J.R. Smith

Report: Knicks’ J.R. Smith played end of season with fluid in his knee


J.R. Smith struggled in the playoffs. Well, he looked great the first couple games but he really struggled after returning from a one-game suspension for an elbow to the head of Boston’s Jason Terry in the first round.

Against the Pacers he averaged 14 points a game but on just 29 percent shooting. His play was part of the reason Indiana eliminated the Knicks in six games.

Now comes the news that maybe Smith’s slump wasn’t all in his head. Some of it was in his knee, reports the New York Post.

Not only did Carmelo Anthony play with what an MRI exam Wednesday revealed was a partial tear in his left shoulder, but The Post has learned J.R. Smith’s nightmarish playoff performance was partly because of a swollen left knee that contained fluid buildup.

According to a league source, Smith likely will have his knee drained of the fluid in the next two weeks — the same procedure Anthony underwent in March….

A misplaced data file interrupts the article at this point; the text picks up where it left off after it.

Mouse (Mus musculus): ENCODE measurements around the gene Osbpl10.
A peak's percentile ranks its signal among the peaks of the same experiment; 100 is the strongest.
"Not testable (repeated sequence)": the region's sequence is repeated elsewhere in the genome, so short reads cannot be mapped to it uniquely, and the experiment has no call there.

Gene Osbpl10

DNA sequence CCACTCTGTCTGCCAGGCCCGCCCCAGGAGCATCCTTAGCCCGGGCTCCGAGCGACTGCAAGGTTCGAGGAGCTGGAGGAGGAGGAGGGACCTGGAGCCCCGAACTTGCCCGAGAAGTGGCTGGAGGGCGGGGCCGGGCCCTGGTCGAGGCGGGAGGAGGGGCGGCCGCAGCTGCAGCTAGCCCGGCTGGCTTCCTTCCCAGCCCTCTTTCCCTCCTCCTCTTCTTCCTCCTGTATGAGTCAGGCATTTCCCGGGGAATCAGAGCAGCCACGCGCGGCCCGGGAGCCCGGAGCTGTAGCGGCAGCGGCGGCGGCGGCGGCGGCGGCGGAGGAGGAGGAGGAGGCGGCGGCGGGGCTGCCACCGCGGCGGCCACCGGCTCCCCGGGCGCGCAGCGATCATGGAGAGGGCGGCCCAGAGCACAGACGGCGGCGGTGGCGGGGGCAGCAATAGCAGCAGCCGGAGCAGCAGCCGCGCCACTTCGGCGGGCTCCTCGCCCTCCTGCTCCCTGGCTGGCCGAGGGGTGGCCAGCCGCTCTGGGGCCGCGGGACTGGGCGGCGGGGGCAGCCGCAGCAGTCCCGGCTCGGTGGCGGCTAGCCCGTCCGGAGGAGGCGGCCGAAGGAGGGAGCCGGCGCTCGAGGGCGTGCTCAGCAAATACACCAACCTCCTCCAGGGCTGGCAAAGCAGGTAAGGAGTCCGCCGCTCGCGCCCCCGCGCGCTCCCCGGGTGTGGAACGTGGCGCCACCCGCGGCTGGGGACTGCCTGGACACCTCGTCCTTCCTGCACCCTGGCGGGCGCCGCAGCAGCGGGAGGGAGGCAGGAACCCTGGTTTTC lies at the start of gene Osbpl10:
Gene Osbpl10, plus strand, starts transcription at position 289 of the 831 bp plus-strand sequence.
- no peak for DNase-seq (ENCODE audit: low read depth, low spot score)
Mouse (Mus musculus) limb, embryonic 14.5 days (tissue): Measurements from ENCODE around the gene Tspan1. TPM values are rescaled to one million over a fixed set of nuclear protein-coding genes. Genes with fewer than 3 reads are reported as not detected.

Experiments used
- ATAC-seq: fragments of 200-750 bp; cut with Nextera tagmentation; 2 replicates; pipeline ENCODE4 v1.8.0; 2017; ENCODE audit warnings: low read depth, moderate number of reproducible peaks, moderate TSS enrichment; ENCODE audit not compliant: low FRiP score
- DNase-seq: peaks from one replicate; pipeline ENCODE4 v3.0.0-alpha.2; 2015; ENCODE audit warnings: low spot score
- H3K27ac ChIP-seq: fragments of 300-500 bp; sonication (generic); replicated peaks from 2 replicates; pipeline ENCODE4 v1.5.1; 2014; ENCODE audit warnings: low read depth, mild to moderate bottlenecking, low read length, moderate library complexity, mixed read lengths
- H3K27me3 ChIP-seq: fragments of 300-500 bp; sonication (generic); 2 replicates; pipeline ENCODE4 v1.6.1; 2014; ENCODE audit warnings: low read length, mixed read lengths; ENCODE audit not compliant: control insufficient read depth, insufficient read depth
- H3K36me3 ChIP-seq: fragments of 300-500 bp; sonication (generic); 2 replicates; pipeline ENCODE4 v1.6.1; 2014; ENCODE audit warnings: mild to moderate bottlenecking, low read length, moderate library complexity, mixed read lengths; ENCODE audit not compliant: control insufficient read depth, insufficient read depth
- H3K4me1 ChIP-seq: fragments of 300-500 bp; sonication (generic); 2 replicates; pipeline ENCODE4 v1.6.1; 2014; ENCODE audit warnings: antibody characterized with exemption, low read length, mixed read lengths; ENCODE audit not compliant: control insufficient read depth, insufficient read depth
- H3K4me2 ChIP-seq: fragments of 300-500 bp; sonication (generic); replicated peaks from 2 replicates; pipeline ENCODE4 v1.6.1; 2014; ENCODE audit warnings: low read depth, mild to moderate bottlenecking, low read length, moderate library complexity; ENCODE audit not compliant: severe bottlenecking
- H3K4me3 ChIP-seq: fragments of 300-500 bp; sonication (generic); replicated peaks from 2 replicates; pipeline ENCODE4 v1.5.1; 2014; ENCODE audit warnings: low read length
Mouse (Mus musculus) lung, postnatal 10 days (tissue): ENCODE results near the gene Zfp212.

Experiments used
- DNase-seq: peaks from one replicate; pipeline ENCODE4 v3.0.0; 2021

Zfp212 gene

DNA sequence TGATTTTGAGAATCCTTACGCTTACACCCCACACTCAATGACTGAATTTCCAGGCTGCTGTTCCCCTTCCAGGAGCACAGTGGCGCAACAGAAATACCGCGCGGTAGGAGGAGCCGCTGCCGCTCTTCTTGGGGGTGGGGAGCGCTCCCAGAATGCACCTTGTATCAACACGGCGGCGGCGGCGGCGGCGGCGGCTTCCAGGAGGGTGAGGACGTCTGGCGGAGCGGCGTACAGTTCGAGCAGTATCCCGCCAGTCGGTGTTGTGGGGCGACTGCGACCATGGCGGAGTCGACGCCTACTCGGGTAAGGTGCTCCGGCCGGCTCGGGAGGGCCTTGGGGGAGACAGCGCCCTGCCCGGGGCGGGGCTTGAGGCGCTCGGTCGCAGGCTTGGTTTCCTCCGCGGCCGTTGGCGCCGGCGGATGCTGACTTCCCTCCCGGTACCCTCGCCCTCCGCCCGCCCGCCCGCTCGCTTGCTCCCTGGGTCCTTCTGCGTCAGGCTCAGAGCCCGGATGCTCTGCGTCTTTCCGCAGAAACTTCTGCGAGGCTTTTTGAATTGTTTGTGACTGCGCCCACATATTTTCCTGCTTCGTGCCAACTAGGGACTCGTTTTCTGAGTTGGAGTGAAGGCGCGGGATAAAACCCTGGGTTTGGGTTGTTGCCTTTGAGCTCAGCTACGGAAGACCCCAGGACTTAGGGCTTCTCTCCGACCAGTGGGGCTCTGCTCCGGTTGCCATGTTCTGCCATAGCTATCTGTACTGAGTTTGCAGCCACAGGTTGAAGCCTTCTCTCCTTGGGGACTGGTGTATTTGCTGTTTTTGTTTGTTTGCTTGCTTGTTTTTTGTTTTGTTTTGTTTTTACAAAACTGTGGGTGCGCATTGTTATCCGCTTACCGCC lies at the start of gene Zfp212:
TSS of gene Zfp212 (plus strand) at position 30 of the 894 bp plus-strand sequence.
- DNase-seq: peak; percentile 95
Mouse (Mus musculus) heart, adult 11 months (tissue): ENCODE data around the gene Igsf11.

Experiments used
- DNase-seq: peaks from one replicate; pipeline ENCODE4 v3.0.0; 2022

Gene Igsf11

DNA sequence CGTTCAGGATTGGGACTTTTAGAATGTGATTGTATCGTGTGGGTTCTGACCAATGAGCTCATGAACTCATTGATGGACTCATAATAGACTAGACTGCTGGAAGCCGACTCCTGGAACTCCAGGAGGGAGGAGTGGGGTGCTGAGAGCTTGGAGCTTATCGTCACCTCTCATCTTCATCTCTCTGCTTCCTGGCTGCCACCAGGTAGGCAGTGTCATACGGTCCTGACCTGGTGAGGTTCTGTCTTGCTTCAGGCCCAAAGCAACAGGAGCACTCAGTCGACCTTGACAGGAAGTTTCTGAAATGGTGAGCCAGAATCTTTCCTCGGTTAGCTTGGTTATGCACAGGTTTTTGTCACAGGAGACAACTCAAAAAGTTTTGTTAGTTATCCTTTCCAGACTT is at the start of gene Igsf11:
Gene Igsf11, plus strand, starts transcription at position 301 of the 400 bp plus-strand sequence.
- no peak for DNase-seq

“[Smith’s] been playing hurt,” the league source said. “He probably should’ve sat out a couple of games. It’s what Melo had. That’s why he wasn’t driving the ball like he was. That’s why his jump shot wasn’t right, not having the lift.’’

I don’t doubt this is true. It’s also exactly the kind of thing you would want to make public before you became a free agent — Smith is expected to opt out of his $2.9 million contract with the Knicks for next season and seek a bigger payday (likely still with the Knicks). “See, it was my knee, but that’s all better now. So pay me.”

It will be interesting to see what other teams will come after Smith, and in what price range. He can light it up for a team off the bench, as we saw when a hot second half of the season won him the NBA’s Sixth Man of the Year award. But he takes a lot of bad shots (he just tends to make more than most) and his isolation-heavy game is not a fit in every system.

With family roots in the area, I expect he stays a Knick. But it will be interesting to watch unfold.